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Toxic Soil at Watts's Jordan Downs Getting Reexamined

Will the second look lead to a different outcome?

A 2014 decision made by the state's Department of Toxic Substances Control (DTSC) to "take no further action" on the lead-contaminated soil at Watts's Jordan Downs housing project is getting a second look. KPCC reports that the reexamination has little to do with the specifics of the housing complex's case and more to do with an investigation of the high-level department scientist who approved the initial decision (officially, "No Further Action") for the site after it was discovered that the scientist had swapped racist emails with another coworker.

The decision not to take action on the lead contamination at Jordan Downs surprised residents and activists when it came down. The DTSC had taken a variety of samples from the housing complex site and lead levels in around half those samples ranged from from 80 to 145 parts per million. (80 ppm is the DTSC's minimum for removing lead from residential areas.)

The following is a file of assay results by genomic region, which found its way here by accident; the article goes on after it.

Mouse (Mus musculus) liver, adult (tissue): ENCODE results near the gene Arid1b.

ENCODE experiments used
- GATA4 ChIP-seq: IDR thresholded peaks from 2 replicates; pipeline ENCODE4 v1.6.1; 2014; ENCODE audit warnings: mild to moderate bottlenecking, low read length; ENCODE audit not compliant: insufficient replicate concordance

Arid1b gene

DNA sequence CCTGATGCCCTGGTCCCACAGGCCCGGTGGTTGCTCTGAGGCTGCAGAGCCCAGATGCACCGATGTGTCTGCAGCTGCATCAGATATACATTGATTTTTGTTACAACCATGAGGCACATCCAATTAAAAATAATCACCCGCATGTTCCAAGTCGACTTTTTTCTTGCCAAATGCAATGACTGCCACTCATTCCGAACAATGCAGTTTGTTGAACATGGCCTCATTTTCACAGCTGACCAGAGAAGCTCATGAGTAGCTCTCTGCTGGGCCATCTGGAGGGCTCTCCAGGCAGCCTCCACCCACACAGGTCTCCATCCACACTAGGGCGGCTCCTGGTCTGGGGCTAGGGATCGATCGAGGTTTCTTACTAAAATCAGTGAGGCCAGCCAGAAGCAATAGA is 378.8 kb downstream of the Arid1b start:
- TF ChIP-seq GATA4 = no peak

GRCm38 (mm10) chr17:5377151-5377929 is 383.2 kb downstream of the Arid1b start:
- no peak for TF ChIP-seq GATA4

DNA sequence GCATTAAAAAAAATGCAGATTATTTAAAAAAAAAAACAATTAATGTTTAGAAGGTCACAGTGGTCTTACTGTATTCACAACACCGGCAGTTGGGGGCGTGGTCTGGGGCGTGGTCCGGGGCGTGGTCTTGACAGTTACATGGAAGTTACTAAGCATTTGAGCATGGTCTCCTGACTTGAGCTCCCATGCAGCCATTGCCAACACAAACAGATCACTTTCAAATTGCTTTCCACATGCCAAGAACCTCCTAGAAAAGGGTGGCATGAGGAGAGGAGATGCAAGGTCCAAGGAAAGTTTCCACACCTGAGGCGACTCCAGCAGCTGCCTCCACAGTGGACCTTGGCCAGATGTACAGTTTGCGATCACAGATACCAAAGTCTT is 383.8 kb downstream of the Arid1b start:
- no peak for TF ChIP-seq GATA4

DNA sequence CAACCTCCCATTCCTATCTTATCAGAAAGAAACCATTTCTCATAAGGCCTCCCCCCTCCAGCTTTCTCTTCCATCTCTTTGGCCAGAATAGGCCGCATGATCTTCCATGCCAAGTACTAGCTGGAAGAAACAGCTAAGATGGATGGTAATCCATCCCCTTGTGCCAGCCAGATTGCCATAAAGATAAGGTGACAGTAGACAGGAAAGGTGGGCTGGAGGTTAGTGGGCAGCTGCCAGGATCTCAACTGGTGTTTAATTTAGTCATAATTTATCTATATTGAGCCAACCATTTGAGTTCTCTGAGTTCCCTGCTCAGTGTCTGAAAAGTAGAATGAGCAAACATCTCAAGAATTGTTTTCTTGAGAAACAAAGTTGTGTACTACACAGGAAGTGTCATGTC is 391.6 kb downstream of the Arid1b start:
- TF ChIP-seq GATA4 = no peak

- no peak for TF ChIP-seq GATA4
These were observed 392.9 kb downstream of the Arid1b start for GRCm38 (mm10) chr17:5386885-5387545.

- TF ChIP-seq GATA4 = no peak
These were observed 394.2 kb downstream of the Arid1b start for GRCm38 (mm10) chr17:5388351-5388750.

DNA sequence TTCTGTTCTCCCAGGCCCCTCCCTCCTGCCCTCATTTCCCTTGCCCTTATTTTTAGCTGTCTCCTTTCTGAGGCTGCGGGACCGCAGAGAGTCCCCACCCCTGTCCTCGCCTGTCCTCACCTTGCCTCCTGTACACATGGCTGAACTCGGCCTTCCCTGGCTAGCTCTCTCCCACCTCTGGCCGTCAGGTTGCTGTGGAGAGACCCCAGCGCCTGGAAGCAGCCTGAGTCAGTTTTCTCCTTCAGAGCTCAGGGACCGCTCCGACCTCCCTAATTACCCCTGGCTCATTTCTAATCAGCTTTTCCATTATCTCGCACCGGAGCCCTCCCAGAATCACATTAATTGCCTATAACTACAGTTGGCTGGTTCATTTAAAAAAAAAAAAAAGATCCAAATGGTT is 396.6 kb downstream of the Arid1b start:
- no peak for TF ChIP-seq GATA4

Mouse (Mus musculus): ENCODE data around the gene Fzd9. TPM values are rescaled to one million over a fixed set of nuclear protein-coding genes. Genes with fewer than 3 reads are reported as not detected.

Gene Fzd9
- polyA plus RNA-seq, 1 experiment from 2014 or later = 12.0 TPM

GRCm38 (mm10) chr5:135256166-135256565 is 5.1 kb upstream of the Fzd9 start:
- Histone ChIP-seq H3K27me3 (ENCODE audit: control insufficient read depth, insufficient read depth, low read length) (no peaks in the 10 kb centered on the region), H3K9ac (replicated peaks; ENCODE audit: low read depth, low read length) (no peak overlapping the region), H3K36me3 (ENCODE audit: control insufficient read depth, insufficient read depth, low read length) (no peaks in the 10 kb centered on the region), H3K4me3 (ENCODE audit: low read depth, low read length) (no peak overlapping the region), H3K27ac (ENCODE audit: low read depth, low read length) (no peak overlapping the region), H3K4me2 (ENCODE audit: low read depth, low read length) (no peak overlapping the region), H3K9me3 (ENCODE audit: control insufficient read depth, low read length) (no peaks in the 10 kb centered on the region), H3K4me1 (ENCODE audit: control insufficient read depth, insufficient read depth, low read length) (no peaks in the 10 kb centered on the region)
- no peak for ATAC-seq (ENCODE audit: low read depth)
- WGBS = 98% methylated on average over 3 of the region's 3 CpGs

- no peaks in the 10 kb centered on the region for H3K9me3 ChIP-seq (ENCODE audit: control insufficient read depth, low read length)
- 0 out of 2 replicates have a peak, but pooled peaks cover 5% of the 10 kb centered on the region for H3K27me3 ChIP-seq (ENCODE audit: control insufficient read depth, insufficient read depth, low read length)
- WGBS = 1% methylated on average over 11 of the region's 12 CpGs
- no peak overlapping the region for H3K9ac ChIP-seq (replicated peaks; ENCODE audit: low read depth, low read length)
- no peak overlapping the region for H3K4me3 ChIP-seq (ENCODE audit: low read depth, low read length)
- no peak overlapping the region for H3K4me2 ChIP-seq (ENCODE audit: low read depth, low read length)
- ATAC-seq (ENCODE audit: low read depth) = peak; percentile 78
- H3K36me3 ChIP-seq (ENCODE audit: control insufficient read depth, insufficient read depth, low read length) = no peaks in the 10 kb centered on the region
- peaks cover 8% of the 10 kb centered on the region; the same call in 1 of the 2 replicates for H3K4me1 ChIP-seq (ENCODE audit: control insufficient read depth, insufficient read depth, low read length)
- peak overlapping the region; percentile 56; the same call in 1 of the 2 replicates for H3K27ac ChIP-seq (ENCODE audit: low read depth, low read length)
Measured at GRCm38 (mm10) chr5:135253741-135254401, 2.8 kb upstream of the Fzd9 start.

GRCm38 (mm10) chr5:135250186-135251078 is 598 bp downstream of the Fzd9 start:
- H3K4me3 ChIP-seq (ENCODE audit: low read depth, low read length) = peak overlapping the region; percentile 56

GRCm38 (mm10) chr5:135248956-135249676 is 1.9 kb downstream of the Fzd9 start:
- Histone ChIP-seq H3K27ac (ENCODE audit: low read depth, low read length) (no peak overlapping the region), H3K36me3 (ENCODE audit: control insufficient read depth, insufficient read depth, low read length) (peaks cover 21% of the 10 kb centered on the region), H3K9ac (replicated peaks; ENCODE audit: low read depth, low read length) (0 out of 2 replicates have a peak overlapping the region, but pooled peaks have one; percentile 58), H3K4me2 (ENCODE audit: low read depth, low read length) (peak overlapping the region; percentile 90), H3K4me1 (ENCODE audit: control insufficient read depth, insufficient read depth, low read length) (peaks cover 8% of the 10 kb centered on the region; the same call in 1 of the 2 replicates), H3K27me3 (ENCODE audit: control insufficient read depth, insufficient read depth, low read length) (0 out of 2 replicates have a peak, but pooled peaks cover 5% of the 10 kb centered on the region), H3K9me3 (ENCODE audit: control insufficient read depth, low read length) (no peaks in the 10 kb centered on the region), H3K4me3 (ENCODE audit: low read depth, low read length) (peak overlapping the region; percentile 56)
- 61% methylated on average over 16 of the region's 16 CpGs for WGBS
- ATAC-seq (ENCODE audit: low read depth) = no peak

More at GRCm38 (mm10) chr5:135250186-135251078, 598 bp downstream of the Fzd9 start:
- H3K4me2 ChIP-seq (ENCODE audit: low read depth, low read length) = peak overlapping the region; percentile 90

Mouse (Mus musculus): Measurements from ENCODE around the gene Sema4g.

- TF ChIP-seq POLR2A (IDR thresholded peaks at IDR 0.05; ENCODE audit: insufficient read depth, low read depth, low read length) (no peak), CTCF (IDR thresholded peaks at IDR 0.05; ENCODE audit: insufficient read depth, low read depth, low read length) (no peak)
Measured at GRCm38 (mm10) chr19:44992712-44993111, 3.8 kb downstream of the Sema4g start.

But when the department averaged the samples together, the result was 80 parts per million. (A DTSC rep says that averaging soil sample results is common agency practice.) From there, the senior scientist who's now being investigated ruled that that the 80 ppm finding was more or less consistent with "ambient levels of lead found in urban areas of Los Angeles," so nothing further had to be done.

The decision on Jordan Downs and many other cases under the oversight of this scientist are under review now, and the department isn't sure how long it's going to take to conclude. The Housing Authority of the City of Los Angeles is pushing on with its already delayed plan to redevelop Jordan Downs, approving a contract to demolish four multi-family buildings on the site just last week. (The contract still requires federal housing authority approval.)

Jordan Downs

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